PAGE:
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Ex-soldier admits he never sought doctors for daughter

By Nelson Daranciang

LAST UPDATED: 07:46 p.m. HST, Apr 02, 2014

Former Schofield Barracks soldier Naeem Williams, in his second day on the witness stand, said he never consulted a doctor to find out why his daughter Talia had trouble with bladder and bowel control.  

Williams, 34, is on trial in U.S. District Court for capital murder for the July 16, 2005, child abuse beating death of 5-year-old Talia. He is facing the death penalty. 

Williams testified Tuesday that he started physically disciplining his daughter for soiling herself in late-December 2004. This morning he said that he never consulted a doctor to find out why Talia was soiling herself.

"That's something I should have looked into," he said.

A doctor who had examined Talia when she was still living in South Carolina said Talia couldn't tell if and when she needed to use the bathroom.

Williams also said he brought his daughter into his household at a time when there was a lot of tension between him and his wife.

"I brought Talia to a, into a somewhat chaotic environment. My house wasn't fit for her to come at that time," he said.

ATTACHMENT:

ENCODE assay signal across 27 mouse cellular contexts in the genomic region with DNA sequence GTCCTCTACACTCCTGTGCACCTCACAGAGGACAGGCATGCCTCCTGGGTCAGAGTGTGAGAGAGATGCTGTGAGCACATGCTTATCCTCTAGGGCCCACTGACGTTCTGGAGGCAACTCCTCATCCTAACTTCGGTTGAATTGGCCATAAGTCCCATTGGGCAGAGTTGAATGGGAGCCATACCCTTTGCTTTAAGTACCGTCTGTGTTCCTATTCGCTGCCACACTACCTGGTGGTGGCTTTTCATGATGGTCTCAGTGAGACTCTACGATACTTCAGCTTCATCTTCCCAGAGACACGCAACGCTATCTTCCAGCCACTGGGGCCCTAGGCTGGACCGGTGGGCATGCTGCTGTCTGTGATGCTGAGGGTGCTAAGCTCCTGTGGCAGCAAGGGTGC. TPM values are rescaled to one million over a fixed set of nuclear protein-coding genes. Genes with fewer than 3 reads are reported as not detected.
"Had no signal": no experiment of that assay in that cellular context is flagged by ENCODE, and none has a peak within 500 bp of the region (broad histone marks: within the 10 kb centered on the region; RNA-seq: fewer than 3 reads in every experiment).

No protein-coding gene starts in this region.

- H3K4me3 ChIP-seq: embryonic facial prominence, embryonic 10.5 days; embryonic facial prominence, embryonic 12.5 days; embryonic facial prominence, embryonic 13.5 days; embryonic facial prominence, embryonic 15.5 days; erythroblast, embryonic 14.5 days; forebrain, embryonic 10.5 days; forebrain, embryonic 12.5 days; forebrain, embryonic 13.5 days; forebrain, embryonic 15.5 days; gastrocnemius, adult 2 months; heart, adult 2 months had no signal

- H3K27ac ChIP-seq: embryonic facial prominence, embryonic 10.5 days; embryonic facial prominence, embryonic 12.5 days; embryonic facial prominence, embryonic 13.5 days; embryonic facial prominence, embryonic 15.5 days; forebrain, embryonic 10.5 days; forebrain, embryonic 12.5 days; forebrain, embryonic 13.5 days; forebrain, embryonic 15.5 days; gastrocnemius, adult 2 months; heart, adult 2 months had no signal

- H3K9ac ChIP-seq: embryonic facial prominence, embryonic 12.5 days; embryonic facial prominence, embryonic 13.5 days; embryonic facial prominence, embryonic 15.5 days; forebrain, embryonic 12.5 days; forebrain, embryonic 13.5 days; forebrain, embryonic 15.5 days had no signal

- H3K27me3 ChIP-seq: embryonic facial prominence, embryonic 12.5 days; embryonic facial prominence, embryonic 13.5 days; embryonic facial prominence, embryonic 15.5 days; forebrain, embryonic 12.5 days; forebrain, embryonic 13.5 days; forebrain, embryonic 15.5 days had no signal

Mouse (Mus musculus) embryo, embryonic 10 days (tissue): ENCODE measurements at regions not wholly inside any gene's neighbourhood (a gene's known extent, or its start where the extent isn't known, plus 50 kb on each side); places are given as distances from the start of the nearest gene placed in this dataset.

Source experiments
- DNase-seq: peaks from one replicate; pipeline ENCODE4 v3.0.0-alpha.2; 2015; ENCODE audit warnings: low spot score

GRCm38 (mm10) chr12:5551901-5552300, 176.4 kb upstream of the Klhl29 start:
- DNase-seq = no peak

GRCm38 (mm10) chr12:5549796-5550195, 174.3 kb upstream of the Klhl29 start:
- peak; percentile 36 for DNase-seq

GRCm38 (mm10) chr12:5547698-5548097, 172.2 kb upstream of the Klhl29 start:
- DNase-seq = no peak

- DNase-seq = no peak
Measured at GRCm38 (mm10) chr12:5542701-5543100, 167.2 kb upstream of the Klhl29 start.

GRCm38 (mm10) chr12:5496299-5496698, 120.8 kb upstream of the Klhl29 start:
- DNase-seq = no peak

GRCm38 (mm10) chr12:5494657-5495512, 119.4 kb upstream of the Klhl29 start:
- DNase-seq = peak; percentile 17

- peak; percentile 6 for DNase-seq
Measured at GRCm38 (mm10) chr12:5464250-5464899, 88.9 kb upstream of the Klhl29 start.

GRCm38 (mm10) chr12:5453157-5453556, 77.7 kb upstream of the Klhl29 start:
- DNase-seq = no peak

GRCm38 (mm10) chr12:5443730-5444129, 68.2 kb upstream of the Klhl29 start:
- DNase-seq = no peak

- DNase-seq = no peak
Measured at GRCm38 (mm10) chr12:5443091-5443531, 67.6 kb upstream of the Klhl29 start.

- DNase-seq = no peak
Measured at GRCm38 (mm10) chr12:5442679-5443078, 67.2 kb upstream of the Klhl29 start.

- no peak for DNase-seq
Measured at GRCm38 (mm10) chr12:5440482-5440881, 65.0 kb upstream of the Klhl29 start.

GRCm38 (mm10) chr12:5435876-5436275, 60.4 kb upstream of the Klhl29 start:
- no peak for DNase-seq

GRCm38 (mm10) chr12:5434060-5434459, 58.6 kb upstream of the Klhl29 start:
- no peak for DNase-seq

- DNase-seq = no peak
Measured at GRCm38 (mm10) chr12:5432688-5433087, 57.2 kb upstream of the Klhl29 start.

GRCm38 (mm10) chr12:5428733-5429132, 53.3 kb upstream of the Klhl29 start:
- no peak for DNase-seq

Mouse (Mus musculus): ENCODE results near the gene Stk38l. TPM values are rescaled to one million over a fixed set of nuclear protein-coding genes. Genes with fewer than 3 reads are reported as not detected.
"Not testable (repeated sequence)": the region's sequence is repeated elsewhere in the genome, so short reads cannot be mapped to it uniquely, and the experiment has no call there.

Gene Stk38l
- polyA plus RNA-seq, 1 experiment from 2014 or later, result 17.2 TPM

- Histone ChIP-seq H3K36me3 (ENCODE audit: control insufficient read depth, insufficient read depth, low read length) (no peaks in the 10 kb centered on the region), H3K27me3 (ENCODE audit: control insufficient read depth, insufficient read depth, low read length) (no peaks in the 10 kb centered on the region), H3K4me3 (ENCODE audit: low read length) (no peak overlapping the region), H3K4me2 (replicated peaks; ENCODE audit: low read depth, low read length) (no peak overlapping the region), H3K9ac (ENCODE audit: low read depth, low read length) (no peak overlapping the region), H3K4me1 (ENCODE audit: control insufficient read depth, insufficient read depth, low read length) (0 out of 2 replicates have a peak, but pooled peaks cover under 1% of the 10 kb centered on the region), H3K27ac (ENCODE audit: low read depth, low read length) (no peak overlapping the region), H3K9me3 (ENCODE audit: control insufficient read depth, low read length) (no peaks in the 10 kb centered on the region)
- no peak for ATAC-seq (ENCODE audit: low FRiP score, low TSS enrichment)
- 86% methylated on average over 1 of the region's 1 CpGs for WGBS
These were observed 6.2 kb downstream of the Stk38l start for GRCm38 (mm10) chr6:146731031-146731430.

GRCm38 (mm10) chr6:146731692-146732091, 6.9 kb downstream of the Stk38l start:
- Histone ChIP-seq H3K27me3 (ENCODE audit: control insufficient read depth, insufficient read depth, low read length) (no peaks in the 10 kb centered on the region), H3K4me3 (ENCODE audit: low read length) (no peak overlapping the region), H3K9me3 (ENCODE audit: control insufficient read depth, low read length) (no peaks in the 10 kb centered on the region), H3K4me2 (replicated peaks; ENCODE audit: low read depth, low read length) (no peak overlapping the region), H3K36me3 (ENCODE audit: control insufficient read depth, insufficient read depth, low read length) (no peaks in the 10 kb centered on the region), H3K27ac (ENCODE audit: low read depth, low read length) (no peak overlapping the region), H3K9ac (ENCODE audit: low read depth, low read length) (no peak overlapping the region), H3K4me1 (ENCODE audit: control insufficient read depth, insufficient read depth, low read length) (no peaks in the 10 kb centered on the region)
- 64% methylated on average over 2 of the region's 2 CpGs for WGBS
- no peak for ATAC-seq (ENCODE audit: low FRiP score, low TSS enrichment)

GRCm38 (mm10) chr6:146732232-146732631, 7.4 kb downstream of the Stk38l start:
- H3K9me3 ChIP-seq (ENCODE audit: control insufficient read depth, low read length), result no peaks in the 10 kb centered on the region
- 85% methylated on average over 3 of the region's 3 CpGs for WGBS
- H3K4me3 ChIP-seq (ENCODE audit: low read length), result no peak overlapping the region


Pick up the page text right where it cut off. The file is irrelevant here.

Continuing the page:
In retrospect, he said he wished he would have told his grandmother, who was caring for Talia in South Carolina, and his mother that Talia shouldn't come to Hawaii to live with him and his wife.

Williams said he and his wife Delilah started beating Talia because of her bathroom accidents. But later, he said it seemed as though they were beating Talia in frustration over the conflicts in their own relationship.

"It's like all of our issues were being directed towards Talia," he said.

Williams was on the witness stand to talk about beating his daughter Talia with a plastic ruler and a belt, when the judge overseeing the trial said Wednesday that it seems he was coached on how to testify. 

When Williams started reflecting on what would have happened if he didn't bring Talia to live with him in Hawaii, the prosecution objected and U.S. District Judge J. Michael Seabright quickly sent out the jury.